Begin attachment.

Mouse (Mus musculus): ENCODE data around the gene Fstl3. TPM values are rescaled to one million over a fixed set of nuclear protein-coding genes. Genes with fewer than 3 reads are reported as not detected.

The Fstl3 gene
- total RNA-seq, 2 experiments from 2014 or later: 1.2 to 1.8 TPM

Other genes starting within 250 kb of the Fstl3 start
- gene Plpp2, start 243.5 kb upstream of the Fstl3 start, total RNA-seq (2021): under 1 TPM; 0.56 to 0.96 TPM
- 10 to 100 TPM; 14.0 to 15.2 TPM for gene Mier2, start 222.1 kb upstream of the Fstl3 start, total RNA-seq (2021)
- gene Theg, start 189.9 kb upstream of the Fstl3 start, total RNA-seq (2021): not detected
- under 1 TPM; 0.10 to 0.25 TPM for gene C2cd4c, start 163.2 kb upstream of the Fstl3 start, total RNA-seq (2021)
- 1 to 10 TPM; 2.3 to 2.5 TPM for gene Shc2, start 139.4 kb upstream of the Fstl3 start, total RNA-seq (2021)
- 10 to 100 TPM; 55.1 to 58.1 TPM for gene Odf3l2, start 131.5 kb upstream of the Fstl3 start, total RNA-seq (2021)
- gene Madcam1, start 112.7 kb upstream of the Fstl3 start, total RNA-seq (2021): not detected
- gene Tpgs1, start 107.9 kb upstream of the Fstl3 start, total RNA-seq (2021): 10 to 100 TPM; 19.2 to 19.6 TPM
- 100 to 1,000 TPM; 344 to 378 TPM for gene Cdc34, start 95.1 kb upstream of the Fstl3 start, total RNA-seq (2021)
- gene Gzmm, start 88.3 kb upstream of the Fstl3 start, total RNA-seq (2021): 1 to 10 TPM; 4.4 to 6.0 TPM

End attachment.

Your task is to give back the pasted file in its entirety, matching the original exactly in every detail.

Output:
Mouse (Mus musculus): ENCODE data around the gene Fstl3. TPM values are rescaled to one million over a fixed set of nuclear protein-coding genes. Genes with fewer than 3 reads are reported as not detected.

The Fstl3 gene
- total RNA-seq, 2 experiments from 2014 or later: 1.2 to 1.8 TPM

Other genes starting within 250 kb of the Fstl3 start
- gene Plpp2, start 243.5 kb upstream of the Fstl3 start, total RNA-seq (2021): under 1 TPM; 0.56 to 0.96 TPM
- 10 to 100 TPM; 14.0 to 15.2 TPM for gene Mier2, start 222.1 kb upstream of the Fstl3 start, total RNA-seq (2021)
- gene Theg, start 189.9 kb upstream of the Fstl3 start, total RNA-seq (2021): not detected
- under 1 TPM; 0.10 to 0.25 TPM for gene C2cd4c, start 163.2 kb upstream of the Fstl3 start, total RNA-seq (2021)
- 1 to 10 TPM; 2.3 to 2.5 TPM for gene Shc2, start 139.4 kb upstream of the Fstl3 start, total RNA-seq (2021)
- 10 to 100 TPM; 55.1 to 58.1 TPM for gene Odf3l2, start 131.5 kb upstream of the Fstl3 start, total RNA-seq (2021)
- gene Madcam1, start 112.7 kb upstream of the Fstl3 start, total RNA-seq (2021): not detected
- gene Tpgs1, start 107.9 kb upstream of the Fstl3 start, total RNA-seq (2021): 10 to 100 TPM; 19.2 to 19.6 TPM
- 100 to 1,000 TPM; 344 to 378 TPM for gene Cdc34, start 95.1 kb upstream of the Fstl3 start, total RNA-seq (2021)
- gene Gzmm, start 88.3 kb upstream of the Fstl3 start, total RNA-seq (2021): 1 to 10 TPM; 4.4 to 6.0 TPM